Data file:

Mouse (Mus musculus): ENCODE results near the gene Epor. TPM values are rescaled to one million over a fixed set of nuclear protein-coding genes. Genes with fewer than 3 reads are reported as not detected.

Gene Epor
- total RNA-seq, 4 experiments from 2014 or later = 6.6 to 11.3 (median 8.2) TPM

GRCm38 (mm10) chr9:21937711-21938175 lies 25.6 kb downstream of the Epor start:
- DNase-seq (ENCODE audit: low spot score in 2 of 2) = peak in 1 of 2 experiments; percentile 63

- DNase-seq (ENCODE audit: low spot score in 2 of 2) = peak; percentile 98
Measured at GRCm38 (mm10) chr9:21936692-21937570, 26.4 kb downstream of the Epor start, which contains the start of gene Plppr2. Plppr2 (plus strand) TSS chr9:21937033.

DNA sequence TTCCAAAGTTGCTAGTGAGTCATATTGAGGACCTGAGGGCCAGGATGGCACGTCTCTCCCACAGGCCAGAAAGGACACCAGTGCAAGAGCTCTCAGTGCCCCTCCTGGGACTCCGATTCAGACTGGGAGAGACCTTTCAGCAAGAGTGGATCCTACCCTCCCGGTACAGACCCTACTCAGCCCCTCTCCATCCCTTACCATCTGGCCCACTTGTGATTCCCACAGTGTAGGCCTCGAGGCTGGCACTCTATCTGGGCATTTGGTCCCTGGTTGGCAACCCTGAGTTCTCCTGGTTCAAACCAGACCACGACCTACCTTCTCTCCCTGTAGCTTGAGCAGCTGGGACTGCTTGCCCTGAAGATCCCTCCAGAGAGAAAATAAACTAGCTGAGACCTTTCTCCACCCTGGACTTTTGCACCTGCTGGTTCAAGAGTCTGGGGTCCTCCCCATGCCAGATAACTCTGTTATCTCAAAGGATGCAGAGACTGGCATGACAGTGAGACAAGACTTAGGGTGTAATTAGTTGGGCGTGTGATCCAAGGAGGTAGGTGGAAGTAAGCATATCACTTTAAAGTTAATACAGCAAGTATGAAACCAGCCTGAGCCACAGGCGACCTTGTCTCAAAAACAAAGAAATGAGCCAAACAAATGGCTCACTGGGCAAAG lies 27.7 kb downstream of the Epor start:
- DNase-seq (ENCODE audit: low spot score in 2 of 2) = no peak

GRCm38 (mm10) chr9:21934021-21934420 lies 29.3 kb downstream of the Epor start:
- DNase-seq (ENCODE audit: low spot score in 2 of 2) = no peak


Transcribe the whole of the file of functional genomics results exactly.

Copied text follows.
Mouse (Mus musculus): ENCODE results near the gene Epor. TPM values are rescaled to one million over a fixed set of nuclear protein-coding genes. Genes with fewer than 3 reads are reported as not detected.

Gene Epor
- total RNA-seq, 4 experiments from 2014 or later = 6.6 to 11.3 (median 8.2) TPM

GRCm38 (mm10) chr9:21937711-21938175 lies 25.6 kb downstream of the Epor start:
- DNase-seq (ENCODE audit: low spot score in 2 of 2) = peak in 1 of 2 experiments; percentile 63

- DNase-seq (ENCODE audit: low spot score in 2 of 2) = peak; percentile 98
Measured at GRCm38 (mm10) chr9:21936692-21937570, 26.4 kb downstream of the Epor start, which contains the start of gene Plppr2. Plppr2 (plus strand) TSS chr9:21937033.

DNA sequence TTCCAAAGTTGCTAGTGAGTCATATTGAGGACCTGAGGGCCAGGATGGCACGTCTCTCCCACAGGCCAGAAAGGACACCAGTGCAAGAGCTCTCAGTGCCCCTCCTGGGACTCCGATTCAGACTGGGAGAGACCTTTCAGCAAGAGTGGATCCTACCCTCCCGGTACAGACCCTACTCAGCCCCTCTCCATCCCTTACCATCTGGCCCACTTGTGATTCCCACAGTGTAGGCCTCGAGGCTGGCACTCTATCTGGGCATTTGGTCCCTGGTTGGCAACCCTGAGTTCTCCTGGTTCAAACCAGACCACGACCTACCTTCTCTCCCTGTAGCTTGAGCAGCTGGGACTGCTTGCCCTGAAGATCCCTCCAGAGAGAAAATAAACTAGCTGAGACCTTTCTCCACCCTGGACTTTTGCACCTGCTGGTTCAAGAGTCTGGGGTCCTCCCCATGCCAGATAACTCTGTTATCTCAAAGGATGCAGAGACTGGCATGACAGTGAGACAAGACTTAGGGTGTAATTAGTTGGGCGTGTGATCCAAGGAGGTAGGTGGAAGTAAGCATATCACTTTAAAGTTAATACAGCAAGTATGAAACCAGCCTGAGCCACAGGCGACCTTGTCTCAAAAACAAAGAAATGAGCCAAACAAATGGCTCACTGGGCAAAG lies 27.7 kb downstream of the Epor start:
- DNase-seq (ENCODE audit: low spot score in 2 of 2) = no peak

GRCm38 (mm10) chr9:21934021-21934420 lies 29.3 kb downstream of the Epor start:
- DNase-seq (ENCODE audit: low spot score in 2 of 2) = no peak